Beating our bias and tendency to use logic and reason to support our preexisting beliefs

I love Mark Manson’s articles.  Mark Manson and Jeff Brown have (very different) rare wisdoms and writing styles.  Jeff Brown talks about love (self help and sacred sexuality) and Mark Manson in an instigator.  In Mark Mansons’ latest article called Why You Can’t Trust Yourself he discusses 8 reasons.  While I can relate to all 8 of the ideas, number 4 caught my attention and I want to discuss it a bit below.


I feel inspired to address this immediately.  I ran over to to start writing as honestly as I could.  I prepared myself to be disappointed with facts.  I prepared myself to be honest.  But I honestly couldn’t find a sturdy foundation to start from.


As a kid, I had a rock.  I was certain of math and science and as a result I excelled in the system we’ve built around our youth – academia – which in return reinforced my certainty.  But math and science don’t give humans a purpose.  I had to find that by opening up to my subjective experience and I’m still searching for anything as remotely sturdy as my childhood rock of math and science.


Some of the other points Mark makes further validate my feeling of instability attempting to source purpose from the experience of self.  It is certain that there is no human purpose in math and science, so I’m better off here in the subjective but I’m still not standing on anything reliable.

Mark’s points:

  1. You are biased and selfish without realizing it
  2. You don’t have a clue about what makes you happy
  3. You are easily manipulated into making bad decisions
  4. You generally only use logic and reason to support your preexisting beliefs
  5. Your emotions support your perceptions way more than you realize
  6. Your memory sucks
  7. “You” aren’t who you think you are
  8. Your physical experience of the world isn’t even that real

This list sets off so many trains of thoughts I’m having a hard time sticking to one point.  Fortunately I don’t need a memory to scroll back up and see why I’m writing this article.  Let’s get back to how our personal brands of logic and reason are generally used to support your preexisting beliefs.

Pigeon Hole Self

We pigeon hole ourselves.  In a way, this helps us maintain a stable identity.  On the other hand, it prevents us from making breakthroughs.  And if there was ever a time for breakthrough in my life, it is now.  Actually, it is often, but why not start now.  Avoid tangential thought trains and get back to breakthrough.


I’m resurrecting a word from the diluted and fading New Cage self-help movement.  And if you disagree that it’s fading, double check how old you are and go checkout what the new generation cares about.  Notice another tangent.  Great, one step to personal growth, but what the heck to do with it?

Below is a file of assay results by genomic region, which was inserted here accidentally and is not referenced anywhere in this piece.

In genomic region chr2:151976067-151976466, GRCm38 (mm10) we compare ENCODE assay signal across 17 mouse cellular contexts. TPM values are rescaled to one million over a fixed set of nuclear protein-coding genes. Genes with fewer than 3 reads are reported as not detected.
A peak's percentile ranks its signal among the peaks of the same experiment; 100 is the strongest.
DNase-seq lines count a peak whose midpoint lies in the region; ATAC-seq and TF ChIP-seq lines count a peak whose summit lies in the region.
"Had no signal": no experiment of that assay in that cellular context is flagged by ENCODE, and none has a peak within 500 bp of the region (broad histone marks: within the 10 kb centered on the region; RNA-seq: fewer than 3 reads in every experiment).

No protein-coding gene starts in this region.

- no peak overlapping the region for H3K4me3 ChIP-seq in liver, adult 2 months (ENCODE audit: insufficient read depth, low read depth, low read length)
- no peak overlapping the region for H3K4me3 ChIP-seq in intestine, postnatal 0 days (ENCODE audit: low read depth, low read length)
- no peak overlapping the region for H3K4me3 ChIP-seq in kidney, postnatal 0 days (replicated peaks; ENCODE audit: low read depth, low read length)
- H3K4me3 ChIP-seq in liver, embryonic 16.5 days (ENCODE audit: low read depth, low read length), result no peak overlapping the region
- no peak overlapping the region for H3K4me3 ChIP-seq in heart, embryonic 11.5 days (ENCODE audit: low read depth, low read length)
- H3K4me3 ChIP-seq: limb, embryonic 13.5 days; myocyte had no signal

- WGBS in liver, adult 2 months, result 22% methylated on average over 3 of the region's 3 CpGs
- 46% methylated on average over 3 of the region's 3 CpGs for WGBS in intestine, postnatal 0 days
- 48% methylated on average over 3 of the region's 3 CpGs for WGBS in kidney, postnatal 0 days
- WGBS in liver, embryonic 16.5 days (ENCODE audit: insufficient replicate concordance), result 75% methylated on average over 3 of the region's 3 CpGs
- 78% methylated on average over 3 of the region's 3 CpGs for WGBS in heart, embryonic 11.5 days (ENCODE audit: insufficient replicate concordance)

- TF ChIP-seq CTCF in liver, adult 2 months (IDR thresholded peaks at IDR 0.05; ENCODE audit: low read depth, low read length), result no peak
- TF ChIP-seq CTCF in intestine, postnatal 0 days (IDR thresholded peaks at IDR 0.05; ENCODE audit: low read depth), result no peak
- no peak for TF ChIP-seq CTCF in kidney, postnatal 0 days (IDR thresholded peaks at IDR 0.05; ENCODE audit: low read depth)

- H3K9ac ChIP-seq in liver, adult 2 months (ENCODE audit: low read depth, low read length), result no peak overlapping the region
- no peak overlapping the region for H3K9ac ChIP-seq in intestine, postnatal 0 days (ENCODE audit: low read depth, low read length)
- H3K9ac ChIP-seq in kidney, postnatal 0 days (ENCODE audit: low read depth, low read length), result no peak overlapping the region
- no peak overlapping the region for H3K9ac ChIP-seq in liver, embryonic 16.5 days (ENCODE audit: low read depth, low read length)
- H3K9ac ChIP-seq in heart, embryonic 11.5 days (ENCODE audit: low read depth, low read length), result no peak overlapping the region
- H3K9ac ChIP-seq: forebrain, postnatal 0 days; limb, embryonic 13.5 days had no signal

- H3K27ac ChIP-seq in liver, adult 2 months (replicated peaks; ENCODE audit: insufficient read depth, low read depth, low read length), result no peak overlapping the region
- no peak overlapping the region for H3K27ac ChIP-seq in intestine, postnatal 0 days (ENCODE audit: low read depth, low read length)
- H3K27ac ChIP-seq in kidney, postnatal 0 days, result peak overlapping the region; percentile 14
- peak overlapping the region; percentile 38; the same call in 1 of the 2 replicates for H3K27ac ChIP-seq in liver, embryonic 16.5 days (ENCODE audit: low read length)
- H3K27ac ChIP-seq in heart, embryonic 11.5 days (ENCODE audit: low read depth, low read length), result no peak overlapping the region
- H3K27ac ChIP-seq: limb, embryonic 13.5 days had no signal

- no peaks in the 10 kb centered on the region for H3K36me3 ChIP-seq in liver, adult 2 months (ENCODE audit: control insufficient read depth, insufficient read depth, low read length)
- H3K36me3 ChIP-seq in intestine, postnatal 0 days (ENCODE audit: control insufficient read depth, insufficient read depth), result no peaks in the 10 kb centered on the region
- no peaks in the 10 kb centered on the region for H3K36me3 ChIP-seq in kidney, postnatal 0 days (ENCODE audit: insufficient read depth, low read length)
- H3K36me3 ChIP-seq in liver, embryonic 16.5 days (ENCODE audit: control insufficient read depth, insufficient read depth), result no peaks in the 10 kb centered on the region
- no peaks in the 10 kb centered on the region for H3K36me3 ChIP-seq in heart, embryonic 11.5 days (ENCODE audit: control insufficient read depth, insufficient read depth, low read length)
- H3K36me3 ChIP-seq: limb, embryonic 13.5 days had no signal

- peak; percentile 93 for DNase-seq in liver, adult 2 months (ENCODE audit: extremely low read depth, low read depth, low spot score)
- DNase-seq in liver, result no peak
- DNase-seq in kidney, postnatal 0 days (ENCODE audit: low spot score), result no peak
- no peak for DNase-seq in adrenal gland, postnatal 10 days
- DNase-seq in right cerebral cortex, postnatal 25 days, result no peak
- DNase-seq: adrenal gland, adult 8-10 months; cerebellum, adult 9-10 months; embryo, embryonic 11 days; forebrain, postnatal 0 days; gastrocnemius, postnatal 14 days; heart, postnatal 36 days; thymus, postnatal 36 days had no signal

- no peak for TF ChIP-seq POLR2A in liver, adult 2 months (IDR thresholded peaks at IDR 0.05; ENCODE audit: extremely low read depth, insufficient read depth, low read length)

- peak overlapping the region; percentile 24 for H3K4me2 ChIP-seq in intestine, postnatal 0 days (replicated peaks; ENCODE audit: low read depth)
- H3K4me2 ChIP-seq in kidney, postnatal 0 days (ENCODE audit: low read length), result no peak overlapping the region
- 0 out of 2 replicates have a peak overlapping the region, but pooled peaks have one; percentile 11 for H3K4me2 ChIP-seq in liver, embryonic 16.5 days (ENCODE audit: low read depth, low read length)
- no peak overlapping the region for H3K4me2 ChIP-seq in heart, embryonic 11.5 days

Own it.  Openly.

Tangential Trains of Thought

I am inspired into tangential trains of thought that derail me from my initial goal.  Antidote?  Focus and notice.  Notice when I get derailed and come back to the initial goal.  Finish the job before moving on.  Recognize that I’m drastically over emoting about the importance of these inspired thoughts.  They are all just thoughts.  I was married to one a moment ago.  Bring the relationship to completion – a concept I heard several times at an introduction to Landmark Forum.  Or was it World Works… I can’t remember.

Meditation and Noticing

Note, this noticing muscle can be most directly trained in mindfulness meditation.  Someday soon I will begin sharing my experiences with meditation at

Trust Issues

If I trusted that I would edit this article, which I should because a few more appropriate headings would be helpful for everybody, then I would.  But I would rather complete this goal than leave it hanging.  But this brings up another issue.  I have trust issues… with myself.

What’s my point?

What have I done here?  I’m demonstrating how a rambling writing process can help you expose yourself to yourself.  I’ve openly admitted to us all here that I get (1) derailed by tangential trains of thought and (2) can’t trust myself.  We’ve come to some helpful conclusions including (1) use noticing to bring myself back to my original path (2) train noticing with meditation and (3) this kind of self discovery can be practiced with writing.

Beating Our Bias

This is all an effort to fight back against our use of logic and reason to support preexisting beliefs.  They may be small steps outside of my box but it’s a start.  A daily practice like writing at can be beneficial to growing our self awareness, fighting through ruts and making breakthroughs.